How will life on Earth end? International nuclear bombardment? Another asteroid? Enslavement by aliens? The devouring of all of our resources by a Skynet-esque batch of self-replicating microscopic robots? You laugh, but a lot of people (including a batch of anti-science terrorists) believe our demise will come in the form of self-replicating nanobots. So let's take a look at whether such a thing could happen, and what we could do to stop it.
The Grey Goo Scenario
"Grey goo" is a term coined by Eric Drexler in his 1986 book about nanotechnology, Engines of Creation. In one section of the book, Drexler speculates about what could happen if we created self-reproducing "nanobots." If they got out of control, they could conceivably use the resources of the entire planet to replicate in an exponential manner akin to bacterial replication. Every living creature, every useful mineral, would be converted into more of the "gray goo."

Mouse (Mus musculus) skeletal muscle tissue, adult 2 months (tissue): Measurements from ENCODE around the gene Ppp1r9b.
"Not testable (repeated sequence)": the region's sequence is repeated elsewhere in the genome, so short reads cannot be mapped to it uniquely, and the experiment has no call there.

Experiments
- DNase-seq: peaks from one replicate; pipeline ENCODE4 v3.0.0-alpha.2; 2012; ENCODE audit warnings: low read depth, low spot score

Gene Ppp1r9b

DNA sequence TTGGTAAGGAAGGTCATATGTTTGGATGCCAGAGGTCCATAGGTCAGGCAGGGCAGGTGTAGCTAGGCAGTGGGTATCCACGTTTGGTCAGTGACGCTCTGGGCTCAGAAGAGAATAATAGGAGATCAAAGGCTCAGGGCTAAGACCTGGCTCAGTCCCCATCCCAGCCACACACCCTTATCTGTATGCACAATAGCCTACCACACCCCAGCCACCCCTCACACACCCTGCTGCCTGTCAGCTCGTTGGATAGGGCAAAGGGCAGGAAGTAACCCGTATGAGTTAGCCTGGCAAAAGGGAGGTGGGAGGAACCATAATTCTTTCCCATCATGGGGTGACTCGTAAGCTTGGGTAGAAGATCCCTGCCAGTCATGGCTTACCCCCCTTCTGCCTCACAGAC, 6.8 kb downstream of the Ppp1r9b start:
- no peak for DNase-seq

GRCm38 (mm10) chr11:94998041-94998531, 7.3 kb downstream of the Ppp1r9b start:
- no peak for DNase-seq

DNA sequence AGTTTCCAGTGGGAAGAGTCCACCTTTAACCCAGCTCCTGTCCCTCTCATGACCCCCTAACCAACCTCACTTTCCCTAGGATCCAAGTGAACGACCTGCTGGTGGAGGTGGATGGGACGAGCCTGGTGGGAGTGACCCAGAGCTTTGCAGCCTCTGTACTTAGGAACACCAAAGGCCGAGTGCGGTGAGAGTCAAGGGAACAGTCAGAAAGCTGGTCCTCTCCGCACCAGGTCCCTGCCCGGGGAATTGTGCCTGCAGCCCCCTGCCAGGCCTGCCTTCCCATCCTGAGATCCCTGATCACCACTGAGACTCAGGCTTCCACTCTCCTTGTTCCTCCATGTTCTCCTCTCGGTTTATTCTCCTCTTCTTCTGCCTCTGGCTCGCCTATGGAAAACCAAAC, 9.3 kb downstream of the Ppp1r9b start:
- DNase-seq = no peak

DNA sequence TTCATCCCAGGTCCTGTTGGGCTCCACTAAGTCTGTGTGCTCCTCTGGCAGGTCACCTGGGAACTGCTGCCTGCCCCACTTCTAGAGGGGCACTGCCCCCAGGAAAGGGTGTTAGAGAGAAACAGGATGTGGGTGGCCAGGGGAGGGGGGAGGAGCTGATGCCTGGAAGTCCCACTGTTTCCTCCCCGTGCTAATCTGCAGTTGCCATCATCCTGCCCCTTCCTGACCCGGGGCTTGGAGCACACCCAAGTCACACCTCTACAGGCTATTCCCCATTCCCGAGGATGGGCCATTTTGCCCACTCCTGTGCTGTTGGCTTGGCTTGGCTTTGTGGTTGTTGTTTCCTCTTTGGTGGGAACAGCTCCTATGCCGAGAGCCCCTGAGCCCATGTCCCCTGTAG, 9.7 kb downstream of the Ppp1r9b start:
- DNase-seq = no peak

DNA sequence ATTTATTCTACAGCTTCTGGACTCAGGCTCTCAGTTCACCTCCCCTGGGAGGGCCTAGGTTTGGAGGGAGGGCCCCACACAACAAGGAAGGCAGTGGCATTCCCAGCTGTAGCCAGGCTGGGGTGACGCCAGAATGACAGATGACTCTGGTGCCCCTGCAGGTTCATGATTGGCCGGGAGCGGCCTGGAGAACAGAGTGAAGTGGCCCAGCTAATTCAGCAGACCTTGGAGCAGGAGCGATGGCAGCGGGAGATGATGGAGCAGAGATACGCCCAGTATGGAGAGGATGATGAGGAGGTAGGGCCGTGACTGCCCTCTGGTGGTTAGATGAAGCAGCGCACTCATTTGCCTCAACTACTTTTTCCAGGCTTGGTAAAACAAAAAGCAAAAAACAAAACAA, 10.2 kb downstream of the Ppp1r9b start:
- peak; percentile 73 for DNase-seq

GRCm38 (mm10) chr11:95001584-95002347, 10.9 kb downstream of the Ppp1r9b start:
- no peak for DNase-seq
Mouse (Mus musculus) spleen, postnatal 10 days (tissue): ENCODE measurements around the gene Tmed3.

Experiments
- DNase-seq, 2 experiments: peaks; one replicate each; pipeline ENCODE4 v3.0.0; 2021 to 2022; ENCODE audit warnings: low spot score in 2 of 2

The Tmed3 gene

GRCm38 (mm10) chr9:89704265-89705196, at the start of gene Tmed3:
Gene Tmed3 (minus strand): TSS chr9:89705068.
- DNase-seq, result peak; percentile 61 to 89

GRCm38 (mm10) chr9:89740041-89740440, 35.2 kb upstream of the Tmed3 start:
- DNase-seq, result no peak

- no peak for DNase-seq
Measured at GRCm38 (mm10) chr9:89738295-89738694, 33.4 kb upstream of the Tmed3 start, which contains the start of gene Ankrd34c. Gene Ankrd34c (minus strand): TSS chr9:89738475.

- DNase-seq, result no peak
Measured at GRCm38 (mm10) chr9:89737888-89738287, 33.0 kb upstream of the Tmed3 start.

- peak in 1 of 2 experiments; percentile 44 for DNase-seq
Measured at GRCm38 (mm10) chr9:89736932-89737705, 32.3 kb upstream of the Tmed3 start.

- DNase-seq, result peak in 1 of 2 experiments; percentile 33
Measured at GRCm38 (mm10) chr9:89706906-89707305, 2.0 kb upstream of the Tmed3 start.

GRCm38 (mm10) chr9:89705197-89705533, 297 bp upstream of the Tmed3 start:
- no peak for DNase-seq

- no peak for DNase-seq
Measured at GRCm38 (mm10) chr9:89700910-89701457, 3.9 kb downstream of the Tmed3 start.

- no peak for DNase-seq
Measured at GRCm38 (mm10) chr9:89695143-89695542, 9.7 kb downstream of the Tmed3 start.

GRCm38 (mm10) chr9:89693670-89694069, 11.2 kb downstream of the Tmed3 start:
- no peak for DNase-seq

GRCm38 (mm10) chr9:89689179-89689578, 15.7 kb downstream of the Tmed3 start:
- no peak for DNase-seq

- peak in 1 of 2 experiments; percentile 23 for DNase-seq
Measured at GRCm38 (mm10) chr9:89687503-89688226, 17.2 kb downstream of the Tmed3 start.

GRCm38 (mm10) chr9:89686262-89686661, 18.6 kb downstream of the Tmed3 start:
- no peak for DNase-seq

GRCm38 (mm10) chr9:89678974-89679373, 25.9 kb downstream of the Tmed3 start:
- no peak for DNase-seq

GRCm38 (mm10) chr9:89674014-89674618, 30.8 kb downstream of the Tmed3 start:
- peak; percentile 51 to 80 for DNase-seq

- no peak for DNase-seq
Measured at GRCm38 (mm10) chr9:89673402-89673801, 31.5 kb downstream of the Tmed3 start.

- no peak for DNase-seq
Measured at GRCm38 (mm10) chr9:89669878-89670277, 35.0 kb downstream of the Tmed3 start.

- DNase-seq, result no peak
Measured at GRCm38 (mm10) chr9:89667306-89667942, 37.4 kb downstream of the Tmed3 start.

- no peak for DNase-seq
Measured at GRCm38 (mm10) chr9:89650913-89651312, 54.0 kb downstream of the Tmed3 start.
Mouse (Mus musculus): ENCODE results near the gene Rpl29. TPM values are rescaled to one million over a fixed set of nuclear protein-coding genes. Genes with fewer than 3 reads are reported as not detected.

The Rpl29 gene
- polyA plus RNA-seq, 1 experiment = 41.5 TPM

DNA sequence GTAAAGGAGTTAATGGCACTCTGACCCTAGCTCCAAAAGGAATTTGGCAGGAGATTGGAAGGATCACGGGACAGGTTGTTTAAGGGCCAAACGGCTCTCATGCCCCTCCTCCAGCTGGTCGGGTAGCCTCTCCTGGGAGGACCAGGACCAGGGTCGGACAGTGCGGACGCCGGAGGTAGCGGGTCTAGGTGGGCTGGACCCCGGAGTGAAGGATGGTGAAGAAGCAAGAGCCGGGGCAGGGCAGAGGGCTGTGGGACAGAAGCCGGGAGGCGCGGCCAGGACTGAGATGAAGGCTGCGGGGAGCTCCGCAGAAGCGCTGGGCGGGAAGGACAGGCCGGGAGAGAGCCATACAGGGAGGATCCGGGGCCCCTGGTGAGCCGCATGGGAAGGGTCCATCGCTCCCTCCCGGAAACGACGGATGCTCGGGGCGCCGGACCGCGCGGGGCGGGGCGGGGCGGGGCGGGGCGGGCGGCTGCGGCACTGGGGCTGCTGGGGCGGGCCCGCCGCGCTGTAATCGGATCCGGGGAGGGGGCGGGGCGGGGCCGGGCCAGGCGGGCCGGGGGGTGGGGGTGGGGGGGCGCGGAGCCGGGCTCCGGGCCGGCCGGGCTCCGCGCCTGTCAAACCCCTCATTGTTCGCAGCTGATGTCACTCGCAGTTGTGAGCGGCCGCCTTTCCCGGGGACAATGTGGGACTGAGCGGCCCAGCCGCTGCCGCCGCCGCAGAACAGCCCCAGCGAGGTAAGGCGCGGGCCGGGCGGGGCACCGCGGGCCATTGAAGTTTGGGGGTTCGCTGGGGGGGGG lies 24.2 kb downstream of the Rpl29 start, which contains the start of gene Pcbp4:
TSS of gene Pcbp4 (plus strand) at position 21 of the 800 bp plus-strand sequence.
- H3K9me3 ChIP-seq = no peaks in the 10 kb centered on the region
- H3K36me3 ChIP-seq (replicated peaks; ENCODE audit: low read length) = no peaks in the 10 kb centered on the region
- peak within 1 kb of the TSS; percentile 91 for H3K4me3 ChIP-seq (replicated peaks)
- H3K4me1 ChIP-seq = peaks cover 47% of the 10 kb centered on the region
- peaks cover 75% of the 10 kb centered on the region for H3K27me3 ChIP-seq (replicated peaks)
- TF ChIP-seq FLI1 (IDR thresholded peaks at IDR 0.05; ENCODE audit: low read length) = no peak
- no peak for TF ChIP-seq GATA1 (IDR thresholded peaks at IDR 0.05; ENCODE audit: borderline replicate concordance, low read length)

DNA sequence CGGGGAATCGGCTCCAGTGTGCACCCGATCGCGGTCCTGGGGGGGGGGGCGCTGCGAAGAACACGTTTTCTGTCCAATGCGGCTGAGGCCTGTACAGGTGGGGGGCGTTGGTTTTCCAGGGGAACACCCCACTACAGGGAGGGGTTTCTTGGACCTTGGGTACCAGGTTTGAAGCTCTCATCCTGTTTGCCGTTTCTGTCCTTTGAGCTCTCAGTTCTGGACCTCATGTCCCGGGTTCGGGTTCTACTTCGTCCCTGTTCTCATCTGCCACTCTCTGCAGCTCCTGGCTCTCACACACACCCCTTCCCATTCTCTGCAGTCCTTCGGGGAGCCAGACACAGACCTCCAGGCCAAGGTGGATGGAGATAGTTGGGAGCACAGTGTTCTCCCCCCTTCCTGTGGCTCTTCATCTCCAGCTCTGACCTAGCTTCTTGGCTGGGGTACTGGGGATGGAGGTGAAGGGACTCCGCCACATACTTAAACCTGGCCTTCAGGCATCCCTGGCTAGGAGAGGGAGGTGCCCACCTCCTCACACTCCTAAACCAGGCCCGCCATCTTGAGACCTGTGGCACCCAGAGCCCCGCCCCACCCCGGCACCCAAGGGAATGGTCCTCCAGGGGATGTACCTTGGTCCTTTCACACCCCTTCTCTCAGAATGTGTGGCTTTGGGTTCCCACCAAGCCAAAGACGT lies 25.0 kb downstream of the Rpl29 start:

This point of view was no doubt informed by the concept of Von Neumann probes, a method of interstellar exploration wherein a single, self-sufficient craft is sent out programmed with the ability to reproduce itself once it finds enough resources. One craft becomes two, which then becomes four, each going in different directions and communicating back with Earth, until the universe is mapped by a phenomenal number of self-reproducing spacecrafts. Regardless of the origin of the concept, the idea of grey goo quickly became fodder for science fiction writers and end-of-the-world scenarios in pop culture.